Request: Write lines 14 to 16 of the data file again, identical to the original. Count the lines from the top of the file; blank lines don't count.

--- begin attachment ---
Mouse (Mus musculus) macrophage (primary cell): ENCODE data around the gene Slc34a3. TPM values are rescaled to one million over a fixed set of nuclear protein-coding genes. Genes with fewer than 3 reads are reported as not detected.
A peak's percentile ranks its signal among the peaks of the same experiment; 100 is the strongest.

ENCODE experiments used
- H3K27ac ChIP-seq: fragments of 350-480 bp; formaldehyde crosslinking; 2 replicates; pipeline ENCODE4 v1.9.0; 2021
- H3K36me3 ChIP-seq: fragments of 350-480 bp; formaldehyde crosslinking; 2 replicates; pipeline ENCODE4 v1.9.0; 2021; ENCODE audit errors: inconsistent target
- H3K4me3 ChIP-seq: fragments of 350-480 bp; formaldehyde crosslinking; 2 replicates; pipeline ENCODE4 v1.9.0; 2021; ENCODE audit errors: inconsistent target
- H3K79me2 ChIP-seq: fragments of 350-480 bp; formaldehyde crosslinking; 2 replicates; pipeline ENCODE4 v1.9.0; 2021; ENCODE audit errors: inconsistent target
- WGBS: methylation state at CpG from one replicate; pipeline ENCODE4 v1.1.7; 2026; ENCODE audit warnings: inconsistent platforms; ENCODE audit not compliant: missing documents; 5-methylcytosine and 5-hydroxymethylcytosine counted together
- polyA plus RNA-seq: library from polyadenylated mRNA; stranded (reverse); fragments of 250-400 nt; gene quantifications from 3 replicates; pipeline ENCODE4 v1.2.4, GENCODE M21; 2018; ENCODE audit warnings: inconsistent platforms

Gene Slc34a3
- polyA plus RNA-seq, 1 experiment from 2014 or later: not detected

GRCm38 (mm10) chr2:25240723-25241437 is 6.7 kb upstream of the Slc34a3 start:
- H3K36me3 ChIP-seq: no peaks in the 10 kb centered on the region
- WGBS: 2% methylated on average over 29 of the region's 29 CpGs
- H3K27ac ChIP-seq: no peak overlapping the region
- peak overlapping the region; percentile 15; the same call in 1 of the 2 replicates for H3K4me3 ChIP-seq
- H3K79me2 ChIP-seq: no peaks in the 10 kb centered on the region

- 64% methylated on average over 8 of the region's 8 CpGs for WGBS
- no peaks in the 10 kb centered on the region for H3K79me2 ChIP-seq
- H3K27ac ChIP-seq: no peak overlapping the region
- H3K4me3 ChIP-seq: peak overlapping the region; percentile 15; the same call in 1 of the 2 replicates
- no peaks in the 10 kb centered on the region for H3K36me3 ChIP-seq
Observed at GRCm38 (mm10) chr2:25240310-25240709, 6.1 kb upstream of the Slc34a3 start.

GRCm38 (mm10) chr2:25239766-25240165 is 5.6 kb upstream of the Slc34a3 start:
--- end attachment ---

- WGBS: 2% methylated on average over 29 of the region's 29 CpGs
- H3K27ac ChIP-seq: no peak overlapping the region
- peak overlapping the region; percentile 15; the same call in 1 of the 2 replicates for H3K4me3 ChIP-seq